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The impact of natural disasters on the banking sector: Evidence from hurricane strikes in the Caribbean

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  • Brei, Michael
  • Mohan, Preeya
  • Strobl, Eric

Abstract

While natural disasters cause considerable damage and a number of studies have attempted to investigate the nature and quantify the magnitude of these losses, there is a paucity of empirical evidence on the impact on the banking sector. In this paper we construct a panel of quarterly banking data and historical losses due to hurricane strikes for islands in the Eastern Caribbean to econometrically investigate the impact of these natural disasters on the banking industry. Our results suggest that, following a hurricane strike, banks face deposit withdrawals and experience a negative funding shock to which they respond by reducing the supply of lending and by drawing on liquid assets. There are no signs of deterioration in loan defaults and bank capital. Therefore, the withdrawal and use of deposits rather than an expansion in credit appears to play a significant role in funding post hurricane recovery in the region. This points to the importance of an active reserve requirement policy.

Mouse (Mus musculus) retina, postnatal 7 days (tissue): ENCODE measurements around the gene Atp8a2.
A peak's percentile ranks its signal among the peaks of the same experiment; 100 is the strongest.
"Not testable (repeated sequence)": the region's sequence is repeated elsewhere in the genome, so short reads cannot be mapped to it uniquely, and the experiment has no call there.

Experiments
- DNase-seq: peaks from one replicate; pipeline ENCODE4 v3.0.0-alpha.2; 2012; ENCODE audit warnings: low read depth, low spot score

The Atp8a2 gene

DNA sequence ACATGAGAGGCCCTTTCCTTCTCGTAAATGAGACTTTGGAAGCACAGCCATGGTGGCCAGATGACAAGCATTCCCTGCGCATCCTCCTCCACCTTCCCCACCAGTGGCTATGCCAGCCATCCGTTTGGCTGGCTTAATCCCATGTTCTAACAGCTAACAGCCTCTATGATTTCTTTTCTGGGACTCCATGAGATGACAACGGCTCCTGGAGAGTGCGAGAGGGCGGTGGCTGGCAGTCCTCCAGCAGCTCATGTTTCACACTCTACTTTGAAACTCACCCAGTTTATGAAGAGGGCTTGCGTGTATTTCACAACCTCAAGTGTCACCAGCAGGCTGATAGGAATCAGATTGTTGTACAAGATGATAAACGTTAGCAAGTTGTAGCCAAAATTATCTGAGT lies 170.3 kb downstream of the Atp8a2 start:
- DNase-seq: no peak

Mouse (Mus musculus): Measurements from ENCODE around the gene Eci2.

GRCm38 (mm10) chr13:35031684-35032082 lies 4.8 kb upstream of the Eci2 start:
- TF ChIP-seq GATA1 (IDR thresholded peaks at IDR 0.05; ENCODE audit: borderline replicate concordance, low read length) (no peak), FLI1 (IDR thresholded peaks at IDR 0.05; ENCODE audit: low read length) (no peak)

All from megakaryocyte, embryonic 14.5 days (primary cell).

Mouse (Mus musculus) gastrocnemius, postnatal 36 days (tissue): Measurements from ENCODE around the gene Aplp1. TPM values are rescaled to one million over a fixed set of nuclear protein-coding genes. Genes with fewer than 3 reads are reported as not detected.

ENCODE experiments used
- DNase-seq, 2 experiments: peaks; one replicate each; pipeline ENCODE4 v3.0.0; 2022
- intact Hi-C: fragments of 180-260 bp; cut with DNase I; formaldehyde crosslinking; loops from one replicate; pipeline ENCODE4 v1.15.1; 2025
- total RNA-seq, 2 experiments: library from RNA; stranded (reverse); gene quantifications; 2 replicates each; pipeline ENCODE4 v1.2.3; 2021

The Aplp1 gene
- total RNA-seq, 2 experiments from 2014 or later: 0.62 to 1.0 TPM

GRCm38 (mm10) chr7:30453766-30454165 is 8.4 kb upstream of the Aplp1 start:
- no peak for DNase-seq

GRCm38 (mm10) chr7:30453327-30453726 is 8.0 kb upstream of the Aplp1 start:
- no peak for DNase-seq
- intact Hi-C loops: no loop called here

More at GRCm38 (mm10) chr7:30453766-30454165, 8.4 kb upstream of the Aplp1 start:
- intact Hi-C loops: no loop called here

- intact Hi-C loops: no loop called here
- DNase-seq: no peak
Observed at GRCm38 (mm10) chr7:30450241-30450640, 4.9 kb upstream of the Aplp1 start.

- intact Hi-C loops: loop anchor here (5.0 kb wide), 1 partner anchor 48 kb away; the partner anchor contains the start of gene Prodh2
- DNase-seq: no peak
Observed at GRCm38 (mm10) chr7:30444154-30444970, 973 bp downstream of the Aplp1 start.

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  • Brei, Michael & Mohan, Preeya & Strobl, Eric, 2019. "The impact of natural disasters on the banking sector: Evidence from hurricane strikes in the Caribbean," The Quarterly Review of Economics and Finance, Elsevier, vol. 72(C), pages 232-239.
  • Handle: RePEc:eee:quaeco:v:72:y:2019:i:c:p:232-239
    DOI: 10.1016/j.qref.2018.12.004
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    5. Kristian S. Blickle & Sarah Ngo Hamerling & Donald P. Morgan, 2021. "How Bad Are Weather Disasters for Banks?," Staff Reports 990, Federal Reserve Bank of New York.
    6. De Bandt Olivier, & Jacolin Luc, & Lemaire Thibault., 2021. "Climate Change in Developing Countries: Global Warming Effects,Transmission Channels and Adaptation Policies," Working papers 822, Banque de France.
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    8. Bayangos, Veronica B. & Cachuela, Rafael Augusto D. & Prado, Fatima Lourdes E. Del, 2021. "Impact of extreme weather episodes on the Philippine banking sector – Evidence using branch-level supervisory data," Latin American Journal of Central Banking (previously Monetaria), Elsevier, vol. 2(1).
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    More about this item

    Keywords

    Banking sector; Natural disasters; Small island economies;
    All these keywords.

    JEL classification:

    • G21 - Financial Economics - - Financial Institutions and Services - - - Banks; Other Depository Institutions; Micro Finance Institutions; Mortgages
    • Q54 - Agricultural and Natural Resource Economics; Environmental and Ecological Economics - - Environmental Economics - - - Climate; Natural Disasters and their Management; Global Warming

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